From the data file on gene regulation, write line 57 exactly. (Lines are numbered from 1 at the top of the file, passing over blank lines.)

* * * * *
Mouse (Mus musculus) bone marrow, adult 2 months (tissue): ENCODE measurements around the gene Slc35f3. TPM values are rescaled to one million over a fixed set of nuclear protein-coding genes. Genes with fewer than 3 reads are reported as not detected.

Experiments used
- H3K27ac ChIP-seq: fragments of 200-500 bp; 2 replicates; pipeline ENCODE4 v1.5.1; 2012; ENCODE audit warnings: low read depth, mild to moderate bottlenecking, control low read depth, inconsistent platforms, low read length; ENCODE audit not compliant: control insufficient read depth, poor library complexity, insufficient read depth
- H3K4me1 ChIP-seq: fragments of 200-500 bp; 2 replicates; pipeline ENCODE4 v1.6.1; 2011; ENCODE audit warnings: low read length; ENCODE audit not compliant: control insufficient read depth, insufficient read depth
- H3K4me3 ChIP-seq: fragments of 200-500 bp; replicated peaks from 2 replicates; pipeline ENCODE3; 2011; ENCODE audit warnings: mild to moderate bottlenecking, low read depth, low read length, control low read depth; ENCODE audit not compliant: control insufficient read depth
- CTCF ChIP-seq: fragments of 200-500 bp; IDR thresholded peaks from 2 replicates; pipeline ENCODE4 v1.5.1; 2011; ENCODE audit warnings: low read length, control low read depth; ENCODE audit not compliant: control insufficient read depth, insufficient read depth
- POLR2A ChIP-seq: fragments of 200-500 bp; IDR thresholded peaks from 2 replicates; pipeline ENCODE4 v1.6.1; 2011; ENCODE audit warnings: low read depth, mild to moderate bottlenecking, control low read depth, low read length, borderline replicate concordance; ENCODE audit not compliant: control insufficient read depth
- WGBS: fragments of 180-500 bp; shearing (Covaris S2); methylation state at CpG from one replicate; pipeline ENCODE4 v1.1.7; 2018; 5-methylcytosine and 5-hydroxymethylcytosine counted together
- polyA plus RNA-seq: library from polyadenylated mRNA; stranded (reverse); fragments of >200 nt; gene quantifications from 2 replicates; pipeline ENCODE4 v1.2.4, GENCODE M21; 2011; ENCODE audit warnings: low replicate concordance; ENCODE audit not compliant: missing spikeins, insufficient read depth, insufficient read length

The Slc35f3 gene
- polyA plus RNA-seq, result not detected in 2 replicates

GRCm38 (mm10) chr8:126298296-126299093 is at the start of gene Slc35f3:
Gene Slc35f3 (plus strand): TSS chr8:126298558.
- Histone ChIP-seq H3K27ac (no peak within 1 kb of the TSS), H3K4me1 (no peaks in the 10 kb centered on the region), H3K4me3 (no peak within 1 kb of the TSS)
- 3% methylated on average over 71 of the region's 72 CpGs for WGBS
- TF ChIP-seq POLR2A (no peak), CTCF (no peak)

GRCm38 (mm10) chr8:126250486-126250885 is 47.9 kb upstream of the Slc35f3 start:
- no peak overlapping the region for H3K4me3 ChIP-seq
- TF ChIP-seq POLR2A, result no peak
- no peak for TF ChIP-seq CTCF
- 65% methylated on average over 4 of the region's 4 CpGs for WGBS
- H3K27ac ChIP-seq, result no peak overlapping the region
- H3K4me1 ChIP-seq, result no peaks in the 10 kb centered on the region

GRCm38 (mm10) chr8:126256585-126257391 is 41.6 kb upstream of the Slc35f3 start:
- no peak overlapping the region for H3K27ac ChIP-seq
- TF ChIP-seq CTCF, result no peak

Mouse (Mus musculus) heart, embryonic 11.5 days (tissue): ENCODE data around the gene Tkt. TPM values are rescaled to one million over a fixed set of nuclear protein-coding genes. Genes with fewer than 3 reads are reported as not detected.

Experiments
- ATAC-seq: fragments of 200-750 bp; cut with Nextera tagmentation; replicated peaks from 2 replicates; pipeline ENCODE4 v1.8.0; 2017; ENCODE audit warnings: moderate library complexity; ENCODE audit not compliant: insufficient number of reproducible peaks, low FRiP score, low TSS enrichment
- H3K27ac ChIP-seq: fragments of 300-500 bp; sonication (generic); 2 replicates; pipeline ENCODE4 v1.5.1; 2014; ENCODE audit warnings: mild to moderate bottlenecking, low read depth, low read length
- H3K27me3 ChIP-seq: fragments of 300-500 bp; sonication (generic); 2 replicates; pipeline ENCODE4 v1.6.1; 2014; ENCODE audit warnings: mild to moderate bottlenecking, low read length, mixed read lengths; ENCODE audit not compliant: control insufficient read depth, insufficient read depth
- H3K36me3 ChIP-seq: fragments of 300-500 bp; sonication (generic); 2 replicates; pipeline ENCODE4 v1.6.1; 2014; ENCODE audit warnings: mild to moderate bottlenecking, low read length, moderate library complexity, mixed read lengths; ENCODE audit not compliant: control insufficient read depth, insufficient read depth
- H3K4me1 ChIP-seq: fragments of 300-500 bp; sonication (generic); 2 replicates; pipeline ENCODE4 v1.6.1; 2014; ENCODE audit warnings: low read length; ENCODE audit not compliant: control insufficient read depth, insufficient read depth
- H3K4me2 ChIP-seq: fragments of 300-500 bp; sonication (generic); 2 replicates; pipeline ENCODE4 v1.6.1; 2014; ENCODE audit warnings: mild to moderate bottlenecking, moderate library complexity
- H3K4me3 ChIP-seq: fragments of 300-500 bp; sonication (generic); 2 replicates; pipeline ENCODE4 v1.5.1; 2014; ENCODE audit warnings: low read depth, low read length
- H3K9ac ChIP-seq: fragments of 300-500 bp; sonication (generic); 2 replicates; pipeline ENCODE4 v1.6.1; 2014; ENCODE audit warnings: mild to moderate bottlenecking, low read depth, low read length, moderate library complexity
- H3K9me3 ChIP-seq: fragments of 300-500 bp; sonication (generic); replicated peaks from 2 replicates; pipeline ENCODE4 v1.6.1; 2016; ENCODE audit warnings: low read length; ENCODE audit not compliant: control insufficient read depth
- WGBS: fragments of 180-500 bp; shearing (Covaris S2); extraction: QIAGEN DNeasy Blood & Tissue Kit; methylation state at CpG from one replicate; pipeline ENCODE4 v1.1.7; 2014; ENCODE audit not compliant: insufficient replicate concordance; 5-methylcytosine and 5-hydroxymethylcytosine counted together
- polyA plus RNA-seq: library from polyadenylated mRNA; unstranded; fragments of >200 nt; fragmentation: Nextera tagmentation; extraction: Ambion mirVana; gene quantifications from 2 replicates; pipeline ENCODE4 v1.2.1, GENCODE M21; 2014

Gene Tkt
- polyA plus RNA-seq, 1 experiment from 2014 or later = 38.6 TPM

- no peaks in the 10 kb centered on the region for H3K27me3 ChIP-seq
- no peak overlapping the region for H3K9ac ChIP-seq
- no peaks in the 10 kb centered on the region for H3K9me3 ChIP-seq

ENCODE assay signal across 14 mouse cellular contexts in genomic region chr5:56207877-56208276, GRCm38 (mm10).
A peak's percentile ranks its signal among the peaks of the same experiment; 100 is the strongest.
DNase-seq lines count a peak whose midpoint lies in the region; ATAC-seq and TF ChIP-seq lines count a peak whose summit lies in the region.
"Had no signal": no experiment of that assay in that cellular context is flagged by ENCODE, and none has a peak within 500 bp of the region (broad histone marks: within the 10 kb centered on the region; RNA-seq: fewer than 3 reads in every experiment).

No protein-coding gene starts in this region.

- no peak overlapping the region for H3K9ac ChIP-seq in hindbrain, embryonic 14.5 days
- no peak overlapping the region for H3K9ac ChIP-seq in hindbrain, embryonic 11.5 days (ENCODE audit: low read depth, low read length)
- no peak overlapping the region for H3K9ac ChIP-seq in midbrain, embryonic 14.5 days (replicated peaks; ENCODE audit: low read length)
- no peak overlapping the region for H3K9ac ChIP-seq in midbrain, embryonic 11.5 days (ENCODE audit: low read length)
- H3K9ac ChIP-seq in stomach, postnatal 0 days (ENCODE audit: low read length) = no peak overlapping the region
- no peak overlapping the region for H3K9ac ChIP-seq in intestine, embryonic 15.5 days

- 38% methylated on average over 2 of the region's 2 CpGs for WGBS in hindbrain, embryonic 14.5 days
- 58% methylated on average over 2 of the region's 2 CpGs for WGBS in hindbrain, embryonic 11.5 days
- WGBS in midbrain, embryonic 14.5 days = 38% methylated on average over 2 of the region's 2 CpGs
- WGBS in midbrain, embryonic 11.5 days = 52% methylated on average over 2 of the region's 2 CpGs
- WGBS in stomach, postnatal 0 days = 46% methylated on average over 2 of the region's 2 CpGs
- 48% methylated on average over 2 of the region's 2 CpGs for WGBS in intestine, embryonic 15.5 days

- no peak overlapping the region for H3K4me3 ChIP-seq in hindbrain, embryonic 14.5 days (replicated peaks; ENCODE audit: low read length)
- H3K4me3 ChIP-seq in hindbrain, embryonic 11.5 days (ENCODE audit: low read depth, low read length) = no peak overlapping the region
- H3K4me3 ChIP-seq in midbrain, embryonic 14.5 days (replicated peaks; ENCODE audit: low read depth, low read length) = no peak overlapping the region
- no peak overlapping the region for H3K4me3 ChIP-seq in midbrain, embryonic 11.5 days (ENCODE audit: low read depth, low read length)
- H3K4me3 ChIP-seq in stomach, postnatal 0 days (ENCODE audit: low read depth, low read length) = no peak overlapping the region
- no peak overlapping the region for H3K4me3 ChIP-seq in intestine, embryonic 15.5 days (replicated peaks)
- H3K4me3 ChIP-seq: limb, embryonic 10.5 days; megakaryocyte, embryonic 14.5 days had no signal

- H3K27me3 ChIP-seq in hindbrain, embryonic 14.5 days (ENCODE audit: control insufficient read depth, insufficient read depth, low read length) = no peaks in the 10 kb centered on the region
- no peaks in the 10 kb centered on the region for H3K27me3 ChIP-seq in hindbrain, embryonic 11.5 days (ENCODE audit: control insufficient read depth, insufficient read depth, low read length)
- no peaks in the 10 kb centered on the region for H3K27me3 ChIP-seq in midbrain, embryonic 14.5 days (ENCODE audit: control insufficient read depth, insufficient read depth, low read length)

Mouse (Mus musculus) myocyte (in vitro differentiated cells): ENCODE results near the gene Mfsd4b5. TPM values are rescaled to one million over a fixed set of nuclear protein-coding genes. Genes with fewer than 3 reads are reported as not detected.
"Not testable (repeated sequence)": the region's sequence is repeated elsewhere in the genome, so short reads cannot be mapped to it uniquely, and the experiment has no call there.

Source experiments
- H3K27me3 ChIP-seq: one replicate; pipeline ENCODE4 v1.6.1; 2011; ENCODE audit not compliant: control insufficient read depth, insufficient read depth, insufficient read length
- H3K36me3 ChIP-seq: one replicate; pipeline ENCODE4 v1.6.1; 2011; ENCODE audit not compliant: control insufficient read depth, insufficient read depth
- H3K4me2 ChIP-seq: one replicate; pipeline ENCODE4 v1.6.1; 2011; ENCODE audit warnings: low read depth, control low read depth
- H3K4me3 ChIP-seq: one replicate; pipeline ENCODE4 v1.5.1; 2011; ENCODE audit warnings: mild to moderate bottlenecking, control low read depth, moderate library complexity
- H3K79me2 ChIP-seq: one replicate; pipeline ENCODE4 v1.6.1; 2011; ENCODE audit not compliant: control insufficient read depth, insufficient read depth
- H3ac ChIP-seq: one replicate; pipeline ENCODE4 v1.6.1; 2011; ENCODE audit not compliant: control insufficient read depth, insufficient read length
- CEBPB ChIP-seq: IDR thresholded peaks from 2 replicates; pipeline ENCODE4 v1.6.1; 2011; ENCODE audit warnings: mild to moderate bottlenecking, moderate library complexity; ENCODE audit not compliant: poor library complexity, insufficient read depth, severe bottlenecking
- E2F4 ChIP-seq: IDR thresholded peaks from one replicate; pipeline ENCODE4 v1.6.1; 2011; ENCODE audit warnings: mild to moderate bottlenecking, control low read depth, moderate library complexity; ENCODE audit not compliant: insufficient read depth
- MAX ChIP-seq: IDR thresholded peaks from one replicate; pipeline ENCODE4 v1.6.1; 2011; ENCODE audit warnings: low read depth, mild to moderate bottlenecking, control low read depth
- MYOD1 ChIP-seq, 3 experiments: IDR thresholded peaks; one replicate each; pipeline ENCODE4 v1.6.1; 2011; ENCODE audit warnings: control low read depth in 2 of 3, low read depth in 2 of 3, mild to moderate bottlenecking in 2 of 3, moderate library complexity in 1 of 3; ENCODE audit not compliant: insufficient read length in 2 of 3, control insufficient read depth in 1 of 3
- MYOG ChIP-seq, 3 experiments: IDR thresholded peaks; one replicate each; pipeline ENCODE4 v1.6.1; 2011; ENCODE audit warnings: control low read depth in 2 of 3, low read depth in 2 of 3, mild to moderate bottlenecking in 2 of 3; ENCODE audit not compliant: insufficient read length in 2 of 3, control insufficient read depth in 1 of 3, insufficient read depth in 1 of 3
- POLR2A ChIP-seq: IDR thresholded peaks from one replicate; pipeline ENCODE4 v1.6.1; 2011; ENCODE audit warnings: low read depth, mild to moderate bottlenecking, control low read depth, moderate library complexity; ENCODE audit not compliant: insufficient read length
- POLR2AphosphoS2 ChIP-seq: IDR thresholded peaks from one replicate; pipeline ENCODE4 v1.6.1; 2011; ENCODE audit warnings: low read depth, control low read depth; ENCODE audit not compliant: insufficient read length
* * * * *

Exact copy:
- 58% methylated on average over 2 of the region's 2 CpGs for WGBS in hindbrain, embryonic 11.5 days